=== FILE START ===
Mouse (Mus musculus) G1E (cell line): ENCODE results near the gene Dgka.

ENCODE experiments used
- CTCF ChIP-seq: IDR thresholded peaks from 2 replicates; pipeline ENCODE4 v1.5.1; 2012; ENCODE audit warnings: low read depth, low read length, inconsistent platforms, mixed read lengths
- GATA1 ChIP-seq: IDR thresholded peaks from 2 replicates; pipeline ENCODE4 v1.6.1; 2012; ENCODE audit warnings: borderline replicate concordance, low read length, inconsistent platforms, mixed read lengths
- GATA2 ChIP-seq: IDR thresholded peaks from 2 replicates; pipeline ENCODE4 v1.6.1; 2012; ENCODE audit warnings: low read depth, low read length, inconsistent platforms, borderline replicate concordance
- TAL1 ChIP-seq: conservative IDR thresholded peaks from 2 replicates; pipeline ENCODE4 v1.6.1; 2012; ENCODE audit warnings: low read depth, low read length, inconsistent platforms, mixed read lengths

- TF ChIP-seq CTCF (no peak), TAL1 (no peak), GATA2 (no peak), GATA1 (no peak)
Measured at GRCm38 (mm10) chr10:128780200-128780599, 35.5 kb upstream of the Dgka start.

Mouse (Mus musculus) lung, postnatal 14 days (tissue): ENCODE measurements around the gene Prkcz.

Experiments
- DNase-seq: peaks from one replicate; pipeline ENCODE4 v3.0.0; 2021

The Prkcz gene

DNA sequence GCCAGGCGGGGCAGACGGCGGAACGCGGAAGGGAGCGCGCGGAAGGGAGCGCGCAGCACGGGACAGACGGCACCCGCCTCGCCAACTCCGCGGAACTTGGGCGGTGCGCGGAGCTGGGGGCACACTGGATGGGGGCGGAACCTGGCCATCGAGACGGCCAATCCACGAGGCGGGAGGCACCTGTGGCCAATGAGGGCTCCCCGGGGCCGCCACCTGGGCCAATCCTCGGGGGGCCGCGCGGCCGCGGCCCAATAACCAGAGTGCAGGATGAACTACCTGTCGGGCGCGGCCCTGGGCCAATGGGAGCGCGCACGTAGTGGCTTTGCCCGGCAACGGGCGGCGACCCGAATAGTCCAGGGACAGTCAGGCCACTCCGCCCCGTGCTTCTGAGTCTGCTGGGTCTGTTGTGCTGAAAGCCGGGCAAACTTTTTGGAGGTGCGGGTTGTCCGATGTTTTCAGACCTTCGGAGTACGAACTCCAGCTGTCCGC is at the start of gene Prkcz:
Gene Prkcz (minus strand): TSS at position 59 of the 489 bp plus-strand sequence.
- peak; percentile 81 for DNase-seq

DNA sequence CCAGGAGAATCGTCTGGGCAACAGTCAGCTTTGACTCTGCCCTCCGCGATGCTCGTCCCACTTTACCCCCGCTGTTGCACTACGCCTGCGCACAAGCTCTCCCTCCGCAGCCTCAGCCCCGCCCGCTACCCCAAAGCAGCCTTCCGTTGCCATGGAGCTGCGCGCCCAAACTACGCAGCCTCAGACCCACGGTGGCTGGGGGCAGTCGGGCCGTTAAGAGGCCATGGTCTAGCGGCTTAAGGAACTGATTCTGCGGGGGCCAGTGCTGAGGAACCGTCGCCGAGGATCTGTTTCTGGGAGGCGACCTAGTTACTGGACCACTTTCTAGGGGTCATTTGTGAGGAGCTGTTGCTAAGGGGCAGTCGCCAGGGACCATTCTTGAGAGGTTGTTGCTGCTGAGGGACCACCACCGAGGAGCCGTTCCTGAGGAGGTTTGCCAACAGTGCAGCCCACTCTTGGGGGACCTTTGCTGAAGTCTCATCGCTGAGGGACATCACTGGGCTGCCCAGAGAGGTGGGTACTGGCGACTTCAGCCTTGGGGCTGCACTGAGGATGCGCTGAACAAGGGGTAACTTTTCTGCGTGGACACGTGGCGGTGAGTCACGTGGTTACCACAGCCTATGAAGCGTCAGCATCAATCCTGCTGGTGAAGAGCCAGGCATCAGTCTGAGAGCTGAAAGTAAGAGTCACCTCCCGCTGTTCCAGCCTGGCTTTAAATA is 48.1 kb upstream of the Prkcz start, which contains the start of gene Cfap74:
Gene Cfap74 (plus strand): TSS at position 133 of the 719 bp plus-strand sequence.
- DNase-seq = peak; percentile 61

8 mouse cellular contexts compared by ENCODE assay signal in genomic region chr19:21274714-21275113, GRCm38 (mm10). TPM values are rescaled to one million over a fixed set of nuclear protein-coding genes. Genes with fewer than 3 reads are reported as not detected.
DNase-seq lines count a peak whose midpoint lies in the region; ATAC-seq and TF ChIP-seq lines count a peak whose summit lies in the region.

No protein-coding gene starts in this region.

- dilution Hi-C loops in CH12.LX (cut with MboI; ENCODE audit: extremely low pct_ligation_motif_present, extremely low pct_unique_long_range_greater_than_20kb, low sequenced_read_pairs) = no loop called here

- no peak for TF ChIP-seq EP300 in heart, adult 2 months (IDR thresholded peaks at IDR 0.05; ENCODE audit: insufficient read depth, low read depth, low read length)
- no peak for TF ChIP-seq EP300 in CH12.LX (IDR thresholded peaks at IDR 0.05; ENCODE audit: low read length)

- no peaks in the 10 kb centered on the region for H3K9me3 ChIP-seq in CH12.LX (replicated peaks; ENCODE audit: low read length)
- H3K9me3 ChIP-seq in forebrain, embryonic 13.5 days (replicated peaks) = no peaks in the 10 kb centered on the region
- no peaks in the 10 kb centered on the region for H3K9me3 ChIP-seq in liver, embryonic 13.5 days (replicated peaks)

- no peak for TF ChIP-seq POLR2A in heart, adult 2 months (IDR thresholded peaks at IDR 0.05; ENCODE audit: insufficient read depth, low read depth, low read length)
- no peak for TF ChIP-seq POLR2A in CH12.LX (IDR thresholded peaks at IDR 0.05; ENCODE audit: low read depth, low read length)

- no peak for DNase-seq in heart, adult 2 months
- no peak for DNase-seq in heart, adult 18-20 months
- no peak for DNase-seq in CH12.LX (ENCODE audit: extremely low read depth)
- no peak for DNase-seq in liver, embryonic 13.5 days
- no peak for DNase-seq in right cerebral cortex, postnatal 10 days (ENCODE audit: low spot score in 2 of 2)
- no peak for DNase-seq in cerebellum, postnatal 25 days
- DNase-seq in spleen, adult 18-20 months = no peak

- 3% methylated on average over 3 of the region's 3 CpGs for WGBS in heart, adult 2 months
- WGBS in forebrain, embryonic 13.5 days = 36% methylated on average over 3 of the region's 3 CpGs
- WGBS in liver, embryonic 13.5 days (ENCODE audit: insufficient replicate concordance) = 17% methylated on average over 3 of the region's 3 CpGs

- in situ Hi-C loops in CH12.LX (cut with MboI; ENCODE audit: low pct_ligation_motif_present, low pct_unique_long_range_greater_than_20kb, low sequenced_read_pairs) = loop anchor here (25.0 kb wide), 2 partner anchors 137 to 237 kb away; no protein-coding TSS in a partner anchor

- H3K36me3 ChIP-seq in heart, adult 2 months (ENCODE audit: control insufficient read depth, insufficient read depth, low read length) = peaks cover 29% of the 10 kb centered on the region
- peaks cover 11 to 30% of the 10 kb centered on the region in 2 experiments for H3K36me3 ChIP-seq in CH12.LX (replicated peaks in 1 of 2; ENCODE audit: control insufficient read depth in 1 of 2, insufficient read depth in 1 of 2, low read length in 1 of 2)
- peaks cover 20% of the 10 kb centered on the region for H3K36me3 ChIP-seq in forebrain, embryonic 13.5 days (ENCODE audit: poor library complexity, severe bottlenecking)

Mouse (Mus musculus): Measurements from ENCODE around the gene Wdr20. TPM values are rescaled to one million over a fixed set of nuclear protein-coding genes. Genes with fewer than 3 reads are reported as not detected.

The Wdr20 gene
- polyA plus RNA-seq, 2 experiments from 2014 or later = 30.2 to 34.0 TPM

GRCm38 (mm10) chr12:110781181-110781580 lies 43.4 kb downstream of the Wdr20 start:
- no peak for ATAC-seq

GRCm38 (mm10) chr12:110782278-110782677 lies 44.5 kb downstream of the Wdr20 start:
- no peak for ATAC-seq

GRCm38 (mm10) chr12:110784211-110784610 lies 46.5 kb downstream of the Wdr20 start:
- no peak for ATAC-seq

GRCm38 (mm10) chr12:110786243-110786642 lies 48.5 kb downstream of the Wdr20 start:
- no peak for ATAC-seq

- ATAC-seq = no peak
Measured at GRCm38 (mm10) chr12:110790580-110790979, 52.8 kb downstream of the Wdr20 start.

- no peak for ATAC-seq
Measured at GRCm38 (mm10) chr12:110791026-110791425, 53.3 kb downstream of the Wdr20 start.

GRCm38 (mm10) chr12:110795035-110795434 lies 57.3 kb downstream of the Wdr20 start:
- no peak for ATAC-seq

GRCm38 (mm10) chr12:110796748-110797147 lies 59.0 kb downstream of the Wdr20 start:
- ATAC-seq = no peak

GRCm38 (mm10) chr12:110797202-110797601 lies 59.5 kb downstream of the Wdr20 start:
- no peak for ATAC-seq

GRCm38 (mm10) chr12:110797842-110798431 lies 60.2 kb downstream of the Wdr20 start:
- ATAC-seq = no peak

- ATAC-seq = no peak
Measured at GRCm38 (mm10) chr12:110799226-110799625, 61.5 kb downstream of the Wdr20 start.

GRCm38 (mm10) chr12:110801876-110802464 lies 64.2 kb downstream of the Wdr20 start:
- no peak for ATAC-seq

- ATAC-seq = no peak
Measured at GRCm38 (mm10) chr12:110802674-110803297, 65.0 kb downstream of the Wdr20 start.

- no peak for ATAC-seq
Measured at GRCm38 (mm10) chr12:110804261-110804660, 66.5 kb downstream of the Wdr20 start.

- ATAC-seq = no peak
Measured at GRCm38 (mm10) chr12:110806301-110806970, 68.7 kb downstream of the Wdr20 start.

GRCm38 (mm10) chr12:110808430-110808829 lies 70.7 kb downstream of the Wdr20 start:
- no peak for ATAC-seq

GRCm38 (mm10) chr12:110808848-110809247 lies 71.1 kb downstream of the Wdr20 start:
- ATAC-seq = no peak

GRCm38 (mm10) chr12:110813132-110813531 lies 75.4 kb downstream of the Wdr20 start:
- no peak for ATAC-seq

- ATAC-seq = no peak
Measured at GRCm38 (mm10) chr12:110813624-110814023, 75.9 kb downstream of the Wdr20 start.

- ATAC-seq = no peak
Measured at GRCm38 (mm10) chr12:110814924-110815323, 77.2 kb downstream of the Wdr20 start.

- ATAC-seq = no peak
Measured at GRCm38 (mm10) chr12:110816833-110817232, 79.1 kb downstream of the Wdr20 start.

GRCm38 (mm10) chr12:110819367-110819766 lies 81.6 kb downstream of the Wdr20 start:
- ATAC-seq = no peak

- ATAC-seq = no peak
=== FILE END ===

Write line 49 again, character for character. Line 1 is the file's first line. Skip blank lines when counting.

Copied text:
GRCm38 (mm10) chr12:110782278-110782677 lies 44.5 kb downstream of the Wdr20 start: